More than 100 journalists in Myanmar gathered on June 6, 2017 in Yangon, the country’s capital, to plan their campaign against Section 66(d)  of Myanmar's Telecommunications Law.
The law was passed in 2013 when Myanmar was still ruled by a military-backed government. It has 86 sections but the most infamous part of the law is Section 66(d) which refers to online defamation. Army officials often used this section to charge activists, journalists, and their other critics with defamation.
Section 66(d) states that whoever uses a “telecommunication network to extort, threaten, obstruct, defame, disturb, inappropriately influence, or intimidate” can be “punished with imprisonment for a term extending to a maximum of three years, and shall be liable to fine or both.”
For many activists and journalists, the wording of this provision is vague and it can be narrowly interpreted to accuse anyone of defaming another person.
When the National League for Democracy (NLD) overwhelmingly defeated the military-backed party in the 2015 election, many hoped it would usher a new era of democratic reforms in Myanmar. Indeed, the new government released hundreds of political prisoners and it revived the peace process with ethnic armed groups. But many of the laws passed during the junta era remained in effect, including the Telecommunications Law.
Since 2016 when the new government assumed power, 61 defamation cases have been filed under Section 66(d). Out of these 61 cases, 14 involve journalists who have been charged and are awaiting trial. To the surprise of many, NLD officials were among those who endorsed the use of Section 66(d) against online critics.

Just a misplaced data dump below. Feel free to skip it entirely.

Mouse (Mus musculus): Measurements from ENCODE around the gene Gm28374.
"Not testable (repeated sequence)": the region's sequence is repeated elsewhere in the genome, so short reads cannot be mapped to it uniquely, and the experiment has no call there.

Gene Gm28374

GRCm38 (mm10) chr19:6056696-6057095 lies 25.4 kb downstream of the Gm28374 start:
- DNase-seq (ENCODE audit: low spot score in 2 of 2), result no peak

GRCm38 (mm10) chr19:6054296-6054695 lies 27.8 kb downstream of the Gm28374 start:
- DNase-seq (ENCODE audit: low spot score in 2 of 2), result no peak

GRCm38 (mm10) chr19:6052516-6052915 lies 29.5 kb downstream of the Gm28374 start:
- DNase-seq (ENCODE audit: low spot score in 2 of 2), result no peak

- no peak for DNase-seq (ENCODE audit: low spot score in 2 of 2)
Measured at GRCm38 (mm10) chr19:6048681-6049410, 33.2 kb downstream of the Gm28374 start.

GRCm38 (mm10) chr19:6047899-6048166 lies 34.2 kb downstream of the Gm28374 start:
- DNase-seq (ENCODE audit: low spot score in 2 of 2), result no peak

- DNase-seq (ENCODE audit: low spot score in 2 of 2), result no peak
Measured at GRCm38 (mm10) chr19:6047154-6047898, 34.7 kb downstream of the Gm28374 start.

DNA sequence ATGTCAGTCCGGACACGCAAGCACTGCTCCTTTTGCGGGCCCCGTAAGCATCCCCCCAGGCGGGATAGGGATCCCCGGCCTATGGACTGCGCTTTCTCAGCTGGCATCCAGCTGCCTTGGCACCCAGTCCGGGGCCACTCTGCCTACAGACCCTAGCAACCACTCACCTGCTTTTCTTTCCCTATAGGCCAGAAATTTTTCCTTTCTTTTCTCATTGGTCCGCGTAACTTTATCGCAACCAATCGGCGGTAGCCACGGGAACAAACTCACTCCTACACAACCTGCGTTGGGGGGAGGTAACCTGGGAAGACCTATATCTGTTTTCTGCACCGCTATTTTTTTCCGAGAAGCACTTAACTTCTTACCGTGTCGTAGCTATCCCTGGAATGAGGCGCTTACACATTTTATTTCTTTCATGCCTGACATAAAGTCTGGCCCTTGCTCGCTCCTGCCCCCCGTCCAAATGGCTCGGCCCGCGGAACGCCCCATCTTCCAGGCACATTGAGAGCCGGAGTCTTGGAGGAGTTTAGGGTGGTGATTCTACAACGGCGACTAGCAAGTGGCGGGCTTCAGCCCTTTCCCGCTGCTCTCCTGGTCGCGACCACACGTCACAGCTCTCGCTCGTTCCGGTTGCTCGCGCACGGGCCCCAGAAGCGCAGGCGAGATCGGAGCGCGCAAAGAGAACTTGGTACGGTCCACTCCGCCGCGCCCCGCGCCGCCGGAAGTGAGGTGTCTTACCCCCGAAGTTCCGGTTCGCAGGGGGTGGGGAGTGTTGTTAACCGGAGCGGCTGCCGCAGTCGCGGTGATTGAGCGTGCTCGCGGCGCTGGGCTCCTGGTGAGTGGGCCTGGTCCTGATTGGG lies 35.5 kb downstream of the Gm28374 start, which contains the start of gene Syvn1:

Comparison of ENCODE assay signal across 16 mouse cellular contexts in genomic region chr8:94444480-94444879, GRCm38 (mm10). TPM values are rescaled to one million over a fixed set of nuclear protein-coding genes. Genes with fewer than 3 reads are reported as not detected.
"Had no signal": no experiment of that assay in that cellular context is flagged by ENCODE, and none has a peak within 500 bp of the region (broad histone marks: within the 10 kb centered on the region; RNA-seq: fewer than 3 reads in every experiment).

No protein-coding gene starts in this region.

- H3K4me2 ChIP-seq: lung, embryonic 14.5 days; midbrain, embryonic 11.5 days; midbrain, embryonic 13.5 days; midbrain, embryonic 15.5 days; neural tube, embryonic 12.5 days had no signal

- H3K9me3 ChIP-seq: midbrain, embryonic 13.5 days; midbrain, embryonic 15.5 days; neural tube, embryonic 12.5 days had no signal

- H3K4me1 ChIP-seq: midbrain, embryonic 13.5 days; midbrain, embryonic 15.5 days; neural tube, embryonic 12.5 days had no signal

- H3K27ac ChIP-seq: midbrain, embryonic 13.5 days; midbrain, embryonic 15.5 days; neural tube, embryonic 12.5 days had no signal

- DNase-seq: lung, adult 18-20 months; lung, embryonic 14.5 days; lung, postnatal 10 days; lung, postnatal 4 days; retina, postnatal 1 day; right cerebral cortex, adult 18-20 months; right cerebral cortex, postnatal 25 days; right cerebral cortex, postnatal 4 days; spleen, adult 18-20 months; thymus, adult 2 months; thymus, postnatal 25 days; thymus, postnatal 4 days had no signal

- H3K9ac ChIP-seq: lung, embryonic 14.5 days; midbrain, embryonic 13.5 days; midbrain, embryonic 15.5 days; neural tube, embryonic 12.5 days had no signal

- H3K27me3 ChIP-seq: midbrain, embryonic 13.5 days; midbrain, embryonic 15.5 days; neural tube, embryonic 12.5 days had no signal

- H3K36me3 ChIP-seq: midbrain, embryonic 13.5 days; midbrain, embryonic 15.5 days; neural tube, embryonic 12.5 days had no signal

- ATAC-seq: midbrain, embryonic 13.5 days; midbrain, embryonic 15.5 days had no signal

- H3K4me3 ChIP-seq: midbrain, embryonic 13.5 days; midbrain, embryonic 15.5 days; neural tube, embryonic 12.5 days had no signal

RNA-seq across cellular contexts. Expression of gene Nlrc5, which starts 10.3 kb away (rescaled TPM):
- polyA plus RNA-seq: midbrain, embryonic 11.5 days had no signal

The most recent arrest related to an alleged violation of the law involved an editor and a satirist  who mocked the military’s peace efforts.
Worried about the continued rise of Section 66(d)-related cases, the 100 journalists who met in Yangon formed  the ‘Protection for Journalists Committee’ and elected 21 committee members who will lead the campaign to amend the Telecommunications Law. The committee has three objectives:
a) To amend and abolish the laws that oppressed media freedom, such as article 66(d) and other unjust laws;
b) Government, military and other institutions must drop immediately the charges under 66(d);
c) To achieve these demands, the committee will work hand-in-hand with civil society groups, and citizens.
The group is initiating a campaign encouraging journalists to wear a white armband with a printed message of ‘Freedom of Press’ during the court hearing of journalists charged with defamation.
In an open letter, Kyaw Zwa Moe, editor of The Irrawaddy’s English edition news website, asked state counselor and NLD leader Aung San Suu Kyi about the government’s inaction  over the petition to remove Section 66(d):
Many people believe that the previous government, run by ex-generals, created such a legal mechanism to be able to sue those who stood against their administration.
What surprises me is why the NLD government or its Parliaments have let its members and supporters apply this controversial law created by the previous government against individuals today. Even high-ranking officials of the NLD administration and the party have turned to 66(d), rather than more standard defamation charges described in penal codes.
Myanmar Information Development Organization director Htike Htike Aung pointed out that the law is being abused  and needs to be revised:
The main objective of this law is to promote development of the country and the upgrading of technology and also to protect the customers. But we have not seen yet any tangible protection given to the people so far. So in this Telecommunication Law we need to review the entire law, not only the section 66(d).
The Myanmar government has yet to issue a response to the demand of the journalists.